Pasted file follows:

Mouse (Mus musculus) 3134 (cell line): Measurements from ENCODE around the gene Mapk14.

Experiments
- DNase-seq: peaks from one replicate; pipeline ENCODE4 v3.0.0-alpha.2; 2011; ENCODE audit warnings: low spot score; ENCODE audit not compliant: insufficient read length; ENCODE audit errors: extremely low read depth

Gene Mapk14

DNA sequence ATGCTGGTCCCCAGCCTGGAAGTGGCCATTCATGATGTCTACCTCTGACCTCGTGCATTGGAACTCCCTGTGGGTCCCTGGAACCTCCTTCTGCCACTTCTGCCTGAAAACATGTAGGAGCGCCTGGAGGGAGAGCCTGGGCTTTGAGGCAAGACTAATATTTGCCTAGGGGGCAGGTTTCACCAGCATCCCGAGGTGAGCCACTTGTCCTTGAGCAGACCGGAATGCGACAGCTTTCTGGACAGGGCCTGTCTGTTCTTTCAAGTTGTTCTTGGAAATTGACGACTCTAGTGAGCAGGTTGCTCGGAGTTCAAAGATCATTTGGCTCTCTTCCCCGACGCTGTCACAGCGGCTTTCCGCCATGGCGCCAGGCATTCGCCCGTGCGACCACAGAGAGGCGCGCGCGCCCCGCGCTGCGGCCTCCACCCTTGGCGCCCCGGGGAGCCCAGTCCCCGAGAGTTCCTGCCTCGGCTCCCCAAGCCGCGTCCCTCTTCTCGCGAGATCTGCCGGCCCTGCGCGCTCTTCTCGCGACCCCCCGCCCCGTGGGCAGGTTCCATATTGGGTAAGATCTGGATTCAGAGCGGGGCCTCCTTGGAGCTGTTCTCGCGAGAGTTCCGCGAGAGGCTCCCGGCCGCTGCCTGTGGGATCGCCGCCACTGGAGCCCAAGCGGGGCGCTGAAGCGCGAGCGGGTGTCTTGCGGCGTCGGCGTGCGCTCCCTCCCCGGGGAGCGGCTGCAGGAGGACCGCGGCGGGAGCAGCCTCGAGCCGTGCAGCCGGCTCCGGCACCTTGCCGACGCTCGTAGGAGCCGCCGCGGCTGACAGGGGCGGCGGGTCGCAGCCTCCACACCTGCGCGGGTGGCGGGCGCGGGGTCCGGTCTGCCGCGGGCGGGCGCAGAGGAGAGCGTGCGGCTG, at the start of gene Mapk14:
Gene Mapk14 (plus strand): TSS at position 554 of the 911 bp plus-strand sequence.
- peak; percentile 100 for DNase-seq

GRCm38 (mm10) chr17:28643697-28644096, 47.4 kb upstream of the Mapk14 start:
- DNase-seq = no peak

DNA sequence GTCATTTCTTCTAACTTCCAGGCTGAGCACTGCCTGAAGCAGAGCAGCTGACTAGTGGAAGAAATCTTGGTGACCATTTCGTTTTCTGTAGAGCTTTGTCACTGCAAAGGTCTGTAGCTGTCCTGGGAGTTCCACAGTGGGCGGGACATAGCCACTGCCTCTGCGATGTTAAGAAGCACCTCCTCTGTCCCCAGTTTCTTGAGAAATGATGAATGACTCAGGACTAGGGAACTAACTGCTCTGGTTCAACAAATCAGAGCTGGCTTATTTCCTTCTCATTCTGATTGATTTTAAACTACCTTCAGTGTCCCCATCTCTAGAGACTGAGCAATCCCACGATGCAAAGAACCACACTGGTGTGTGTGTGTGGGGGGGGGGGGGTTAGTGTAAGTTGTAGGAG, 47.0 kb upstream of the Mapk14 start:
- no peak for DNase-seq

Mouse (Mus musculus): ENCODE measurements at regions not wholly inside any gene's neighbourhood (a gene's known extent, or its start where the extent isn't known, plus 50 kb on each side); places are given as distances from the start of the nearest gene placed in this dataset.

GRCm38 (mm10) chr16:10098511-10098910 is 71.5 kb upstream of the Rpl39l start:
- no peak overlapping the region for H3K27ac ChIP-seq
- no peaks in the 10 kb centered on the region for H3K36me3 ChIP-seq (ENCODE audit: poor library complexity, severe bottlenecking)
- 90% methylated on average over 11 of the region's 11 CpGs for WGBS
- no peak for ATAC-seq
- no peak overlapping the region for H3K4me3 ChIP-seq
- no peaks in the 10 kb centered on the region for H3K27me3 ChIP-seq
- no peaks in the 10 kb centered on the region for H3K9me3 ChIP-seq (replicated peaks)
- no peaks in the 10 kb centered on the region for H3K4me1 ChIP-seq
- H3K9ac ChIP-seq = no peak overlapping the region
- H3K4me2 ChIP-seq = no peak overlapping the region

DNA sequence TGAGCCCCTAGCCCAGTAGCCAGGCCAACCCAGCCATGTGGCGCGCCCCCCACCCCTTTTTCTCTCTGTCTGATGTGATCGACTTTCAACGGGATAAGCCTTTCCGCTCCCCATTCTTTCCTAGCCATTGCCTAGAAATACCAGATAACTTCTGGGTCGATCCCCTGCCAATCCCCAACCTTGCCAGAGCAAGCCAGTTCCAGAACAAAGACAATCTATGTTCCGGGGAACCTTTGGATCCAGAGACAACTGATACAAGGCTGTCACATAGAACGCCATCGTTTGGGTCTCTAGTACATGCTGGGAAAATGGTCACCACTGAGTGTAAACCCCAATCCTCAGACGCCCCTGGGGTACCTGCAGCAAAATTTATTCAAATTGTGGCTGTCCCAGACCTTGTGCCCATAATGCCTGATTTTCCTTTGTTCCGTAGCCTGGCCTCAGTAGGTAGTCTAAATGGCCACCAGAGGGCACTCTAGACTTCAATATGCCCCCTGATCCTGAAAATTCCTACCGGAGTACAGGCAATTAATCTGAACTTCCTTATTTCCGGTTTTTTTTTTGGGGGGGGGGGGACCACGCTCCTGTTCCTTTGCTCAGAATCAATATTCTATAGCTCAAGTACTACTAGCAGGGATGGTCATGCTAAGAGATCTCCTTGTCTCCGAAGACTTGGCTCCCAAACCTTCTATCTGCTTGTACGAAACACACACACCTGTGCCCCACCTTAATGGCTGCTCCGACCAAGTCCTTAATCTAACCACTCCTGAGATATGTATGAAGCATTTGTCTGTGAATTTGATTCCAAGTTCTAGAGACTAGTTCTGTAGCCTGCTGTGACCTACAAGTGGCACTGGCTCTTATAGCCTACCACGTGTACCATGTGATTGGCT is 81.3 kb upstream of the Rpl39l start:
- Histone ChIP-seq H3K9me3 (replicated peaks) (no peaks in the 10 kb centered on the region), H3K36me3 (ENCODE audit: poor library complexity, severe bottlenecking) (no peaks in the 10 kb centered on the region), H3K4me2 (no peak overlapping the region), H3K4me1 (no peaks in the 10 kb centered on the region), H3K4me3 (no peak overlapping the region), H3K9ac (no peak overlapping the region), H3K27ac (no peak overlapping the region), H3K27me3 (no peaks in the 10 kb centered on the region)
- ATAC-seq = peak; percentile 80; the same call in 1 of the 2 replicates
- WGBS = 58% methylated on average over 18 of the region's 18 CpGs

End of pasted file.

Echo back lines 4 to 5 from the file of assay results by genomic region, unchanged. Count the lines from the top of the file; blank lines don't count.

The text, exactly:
Gene Mapk14

DNA sequence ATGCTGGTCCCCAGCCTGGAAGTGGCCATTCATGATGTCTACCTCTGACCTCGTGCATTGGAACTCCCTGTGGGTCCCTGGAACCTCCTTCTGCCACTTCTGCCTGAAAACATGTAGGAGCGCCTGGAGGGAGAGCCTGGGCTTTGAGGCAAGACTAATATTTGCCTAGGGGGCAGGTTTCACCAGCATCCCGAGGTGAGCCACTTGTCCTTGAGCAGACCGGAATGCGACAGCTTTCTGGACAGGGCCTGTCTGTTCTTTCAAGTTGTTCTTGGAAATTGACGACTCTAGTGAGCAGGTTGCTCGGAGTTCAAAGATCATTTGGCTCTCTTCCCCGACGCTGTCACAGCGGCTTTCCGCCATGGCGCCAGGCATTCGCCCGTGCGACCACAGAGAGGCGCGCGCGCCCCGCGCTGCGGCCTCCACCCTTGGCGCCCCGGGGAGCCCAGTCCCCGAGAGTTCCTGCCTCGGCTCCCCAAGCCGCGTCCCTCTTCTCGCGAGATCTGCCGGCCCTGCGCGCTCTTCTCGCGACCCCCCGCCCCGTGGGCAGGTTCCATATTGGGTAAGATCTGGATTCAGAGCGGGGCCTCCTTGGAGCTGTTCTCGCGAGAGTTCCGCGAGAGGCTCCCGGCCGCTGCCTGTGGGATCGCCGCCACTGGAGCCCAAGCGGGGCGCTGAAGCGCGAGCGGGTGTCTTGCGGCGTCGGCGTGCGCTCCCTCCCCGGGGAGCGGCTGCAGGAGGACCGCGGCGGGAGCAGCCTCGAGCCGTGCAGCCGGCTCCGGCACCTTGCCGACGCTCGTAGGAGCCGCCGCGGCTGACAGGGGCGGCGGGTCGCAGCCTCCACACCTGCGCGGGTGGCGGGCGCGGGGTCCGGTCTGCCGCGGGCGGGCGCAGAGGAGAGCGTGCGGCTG, at the start of gene Mapk14: